Wednesday, November 24, 2010

Is the upfront cost of cloth diapers prohibitive for most?

This question could be very difficult to answer as it really depends on ones personal financial situation, and the local economy.  But, I think it is a topic worth investigating.  We as cloth diapering advocates constantly tout the economic benefits of cloth diapering, which is all good and well, but, the truth of the matter is the cost savings benefits of cloth diapers are more long-term (over the course of about 1 yr) rather than an immediate one.  In today's world of credit, this isn't necessarily a problem for most, but it could be for some.

If you do the math, (or visit any random website that has already done the math), cloth diapers are truly the most economic choice.  Disposables will cost between $2,000 and $3,000 per child from infancy to potty-training toddlers.  A sufficient stash of cloth diapers numbers around 2 to 3 dozen.  This of course depends on your lifestyle and system preference.  But let's say, in general, one could get by with about 36 diapers.  On average, the more convenient the diaper the more expensive it cost, so an All-In-One (AIO) or One-Size diapers could run anywhere from $20 to $25 per diaper.  So for someone to fathom having to purchase 36 AIO diapers at $20 a pop, that's $720 right off the bat.  Not to mention accessories such as wet bags and detergent, could add another $50 to the deal.  Now when you do add the utility costs over time of washing the diapers yourself, it is far cheaper than disposables.  And the fact that you can extend these savings when you reuse the diapers on subsequent children is phenomenal.  But what about the folks that can't afford the $720 we just estimated?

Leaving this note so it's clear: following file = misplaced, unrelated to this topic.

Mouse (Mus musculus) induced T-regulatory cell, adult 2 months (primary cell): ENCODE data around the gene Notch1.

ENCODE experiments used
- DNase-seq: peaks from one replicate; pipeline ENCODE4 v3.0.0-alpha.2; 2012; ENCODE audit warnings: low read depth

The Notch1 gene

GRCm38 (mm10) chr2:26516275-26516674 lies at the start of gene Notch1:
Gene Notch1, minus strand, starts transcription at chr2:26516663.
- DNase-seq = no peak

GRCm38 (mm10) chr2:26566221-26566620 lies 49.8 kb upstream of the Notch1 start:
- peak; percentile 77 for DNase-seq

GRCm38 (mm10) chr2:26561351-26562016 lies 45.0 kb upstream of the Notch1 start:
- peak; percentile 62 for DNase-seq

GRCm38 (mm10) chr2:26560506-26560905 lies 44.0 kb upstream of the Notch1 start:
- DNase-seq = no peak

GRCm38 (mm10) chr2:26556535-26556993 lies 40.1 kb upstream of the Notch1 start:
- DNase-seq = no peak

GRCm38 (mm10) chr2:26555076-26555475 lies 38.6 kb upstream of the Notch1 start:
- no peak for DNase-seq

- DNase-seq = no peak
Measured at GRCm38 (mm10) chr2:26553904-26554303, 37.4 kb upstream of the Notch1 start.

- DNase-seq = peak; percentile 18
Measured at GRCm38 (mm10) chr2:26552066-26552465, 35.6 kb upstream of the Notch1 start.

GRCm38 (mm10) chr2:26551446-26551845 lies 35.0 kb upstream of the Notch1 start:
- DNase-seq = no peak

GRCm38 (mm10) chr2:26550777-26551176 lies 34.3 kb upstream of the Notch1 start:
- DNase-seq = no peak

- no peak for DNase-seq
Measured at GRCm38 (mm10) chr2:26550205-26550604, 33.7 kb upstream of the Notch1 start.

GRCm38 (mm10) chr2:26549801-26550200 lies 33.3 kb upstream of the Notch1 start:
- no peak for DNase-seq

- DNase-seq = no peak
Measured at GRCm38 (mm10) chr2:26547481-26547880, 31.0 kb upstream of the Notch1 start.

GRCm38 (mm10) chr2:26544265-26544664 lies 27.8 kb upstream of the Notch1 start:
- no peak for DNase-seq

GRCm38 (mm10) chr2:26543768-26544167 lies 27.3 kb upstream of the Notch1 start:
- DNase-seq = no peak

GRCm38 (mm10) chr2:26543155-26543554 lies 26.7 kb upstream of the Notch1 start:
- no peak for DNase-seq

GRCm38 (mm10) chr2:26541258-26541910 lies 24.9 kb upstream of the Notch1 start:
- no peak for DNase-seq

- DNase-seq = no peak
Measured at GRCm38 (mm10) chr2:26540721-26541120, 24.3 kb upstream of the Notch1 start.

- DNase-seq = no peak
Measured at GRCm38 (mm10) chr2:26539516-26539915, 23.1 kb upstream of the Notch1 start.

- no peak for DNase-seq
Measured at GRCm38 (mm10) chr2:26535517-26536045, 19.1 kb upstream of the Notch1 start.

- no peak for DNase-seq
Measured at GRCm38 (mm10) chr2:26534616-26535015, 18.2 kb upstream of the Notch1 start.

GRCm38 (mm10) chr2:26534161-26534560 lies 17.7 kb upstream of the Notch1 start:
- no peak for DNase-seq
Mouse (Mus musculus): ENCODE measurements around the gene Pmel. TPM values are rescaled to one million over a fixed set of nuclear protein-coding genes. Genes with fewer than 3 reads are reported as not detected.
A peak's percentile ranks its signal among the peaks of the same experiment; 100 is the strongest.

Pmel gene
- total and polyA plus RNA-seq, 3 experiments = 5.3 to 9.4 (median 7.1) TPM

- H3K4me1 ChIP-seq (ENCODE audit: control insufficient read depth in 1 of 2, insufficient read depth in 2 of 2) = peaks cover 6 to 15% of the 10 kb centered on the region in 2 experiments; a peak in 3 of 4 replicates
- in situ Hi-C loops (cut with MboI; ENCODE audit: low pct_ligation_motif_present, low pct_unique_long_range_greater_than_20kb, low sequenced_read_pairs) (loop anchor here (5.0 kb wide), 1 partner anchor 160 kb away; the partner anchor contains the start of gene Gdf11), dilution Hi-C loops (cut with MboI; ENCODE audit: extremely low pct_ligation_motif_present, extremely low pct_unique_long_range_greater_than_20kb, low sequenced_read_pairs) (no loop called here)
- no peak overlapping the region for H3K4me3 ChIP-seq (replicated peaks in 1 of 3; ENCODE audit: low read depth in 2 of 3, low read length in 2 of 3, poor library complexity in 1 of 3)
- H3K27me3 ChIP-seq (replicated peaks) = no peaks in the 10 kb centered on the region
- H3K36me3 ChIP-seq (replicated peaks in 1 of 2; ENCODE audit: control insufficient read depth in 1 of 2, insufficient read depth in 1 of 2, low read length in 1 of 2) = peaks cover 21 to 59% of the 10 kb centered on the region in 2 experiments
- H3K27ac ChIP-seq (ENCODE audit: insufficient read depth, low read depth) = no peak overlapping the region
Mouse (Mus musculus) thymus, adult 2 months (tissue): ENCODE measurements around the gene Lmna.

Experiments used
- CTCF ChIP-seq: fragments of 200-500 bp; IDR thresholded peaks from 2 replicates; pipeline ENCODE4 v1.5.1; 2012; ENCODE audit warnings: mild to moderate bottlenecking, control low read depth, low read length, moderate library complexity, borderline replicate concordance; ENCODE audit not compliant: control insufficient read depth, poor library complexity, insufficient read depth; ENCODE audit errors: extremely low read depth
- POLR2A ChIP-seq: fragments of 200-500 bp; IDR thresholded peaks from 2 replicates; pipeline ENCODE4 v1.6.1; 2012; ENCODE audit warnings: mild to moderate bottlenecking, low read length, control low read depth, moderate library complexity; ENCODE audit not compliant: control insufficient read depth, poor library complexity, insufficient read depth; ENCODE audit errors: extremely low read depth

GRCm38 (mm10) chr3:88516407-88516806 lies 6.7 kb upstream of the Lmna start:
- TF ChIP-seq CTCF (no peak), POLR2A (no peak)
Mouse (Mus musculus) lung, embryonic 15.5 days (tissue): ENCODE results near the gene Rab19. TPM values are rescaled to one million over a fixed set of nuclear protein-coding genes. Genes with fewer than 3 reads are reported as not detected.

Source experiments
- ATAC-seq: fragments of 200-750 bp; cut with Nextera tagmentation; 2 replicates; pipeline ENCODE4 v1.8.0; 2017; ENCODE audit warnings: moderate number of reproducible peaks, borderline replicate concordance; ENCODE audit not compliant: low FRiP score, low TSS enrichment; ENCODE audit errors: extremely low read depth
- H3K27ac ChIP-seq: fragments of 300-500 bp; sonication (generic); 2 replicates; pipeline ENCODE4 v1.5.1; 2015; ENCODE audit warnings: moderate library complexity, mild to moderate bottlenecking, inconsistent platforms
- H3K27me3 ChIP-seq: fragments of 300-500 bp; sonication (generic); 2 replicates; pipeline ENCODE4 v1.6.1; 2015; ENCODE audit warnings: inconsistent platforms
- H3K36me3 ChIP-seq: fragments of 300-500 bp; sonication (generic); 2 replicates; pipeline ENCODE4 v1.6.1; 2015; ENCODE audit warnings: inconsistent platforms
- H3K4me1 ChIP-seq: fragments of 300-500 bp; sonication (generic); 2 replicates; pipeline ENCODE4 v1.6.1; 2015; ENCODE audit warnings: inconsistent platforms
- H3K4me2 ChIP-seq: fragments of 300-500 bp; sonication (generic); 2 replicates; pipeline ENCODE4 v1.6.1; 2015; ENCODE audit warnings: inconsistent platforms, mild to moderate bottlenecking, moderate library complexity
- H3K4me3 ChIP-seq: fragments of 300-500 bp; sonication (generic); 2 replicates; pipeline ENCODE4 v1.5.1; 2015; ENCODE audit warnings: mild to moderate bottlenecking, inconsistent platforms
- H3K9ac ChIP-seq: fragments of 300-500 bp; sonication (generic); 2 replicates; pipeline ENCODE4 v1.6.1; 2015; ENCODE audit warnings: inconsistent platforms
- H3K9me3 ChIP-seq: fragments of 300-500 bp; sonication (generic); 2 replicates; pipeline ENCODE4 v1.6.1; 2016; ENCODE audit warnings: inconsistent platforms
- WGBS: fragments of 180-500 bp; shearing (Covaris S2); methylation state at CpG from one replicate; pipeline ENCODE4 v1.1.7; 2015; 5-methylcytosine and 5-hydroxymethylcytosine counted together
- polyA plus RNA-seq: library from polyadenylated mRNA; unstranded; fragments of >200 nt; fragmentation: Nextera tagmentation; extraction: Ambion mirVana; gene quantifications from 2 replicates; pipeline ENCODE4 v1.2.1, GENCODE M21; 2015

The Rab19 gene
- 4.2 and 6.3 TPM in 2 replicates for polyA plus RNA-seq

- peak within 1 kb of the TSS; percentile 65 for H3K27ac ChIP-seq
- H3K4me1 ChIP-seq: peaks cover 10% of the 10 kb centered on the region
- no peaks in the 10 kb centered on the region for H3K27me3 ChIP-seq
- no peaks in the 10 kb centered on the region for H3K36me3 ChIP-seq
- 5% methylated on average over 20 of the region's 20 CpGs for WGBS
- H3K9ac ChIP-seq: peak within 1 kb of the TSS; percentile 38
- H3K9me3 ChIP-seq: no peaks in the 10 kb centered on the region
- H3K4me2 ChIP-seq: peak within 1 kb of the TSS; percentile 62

Here are some solutions:
1) Go online or to a local workshop and figure out what cloth diapering systems you want to use, and put them on your registry!  This is the best option for moms carrying their first child because you know your family wants to help you out and would be more than happy to buy you the diapers of your dreams.
2) Buy used.  There are many diaper swapping websites and forums with people who want to "destash" and are willing to sell their used diapers at a deep discount.  There's nothing wrong with this, but, be cautious.  Cloth diapers are very sensitive and require a lot of care and maintenance.  If the owner didn't care for the diapers well, or the diapers have already done its duty with several children, the construction of the diapers may be compromised or the fabrics may no longer be as absorbent, i.e. as effective, as when they were new. So, be sure to scrutinize every diaper before you  make that purchase otherwise you may have to start over.  As my Trinidadian friends say, "good things don't cheap, cheap things don't good".
3) Don't feel pressured into buying all 36 diapers at one time.  If you are under financial constraints, start off with some inexpensive prefolds.  Prefolds are the least flashy diapers out there, but, they are a tried and true staple and they are super cheap. Prefolds are, in my opinion, a great way to begin your cloth diapering journey.  Newborns, though they pee frequently, don't pee in as high a volume as an older child and prefolds are very absorbent.  They get more absorbent the more you wash them too.  Another great thing about prefolds is that when your infant outgrows the infant size prefolds, they can be used as doublers for your future pocket diapers.  So, if you can deal with folding the prefolds and using Snappis, I'd buy anywhere from 12-16 prefolds (infants need to be changed 8-10 times/day) and 2 covers.  I say 2 covers because, when one is dirty you'll have another to use.  I recommend 1 cover to every 4-5 prefolds or fitted diapers, so, this 2 is just a starter for the budget conscious mom. So, 16 prefolds @ $2/prefold, plus 2 covers @ $12/cover (on average) = $56.  Add in a package of Rockin' Green @ $14 and we're at $70.  These are the BARE necessities for cloth diapering.  So if you're willing to go old school and use some prefolds you can theoretically begin your cloth diapering journey with $70 (+tax and shipping).

As the months wear on, you become more confident with your cloth diapers, washing routine, etc. you can use the money you may have budgeted on disposable diapers on adding to your stash, getting a couple more accessories, etc.  Let's say you budgeted $60/month for disposables.  You could over time use some of your diaper budget every month and add one or two covers, some different types of diapers to accommodate your growing child and busy lifestyle, maybe a wet bag or pail liner, some cloth wipes each month until you have everything you need.  If you have this type of budget, you'll have everything you need in far less than a year. And besides the occasional top-up of detergent every 3-4 months, you'll be done.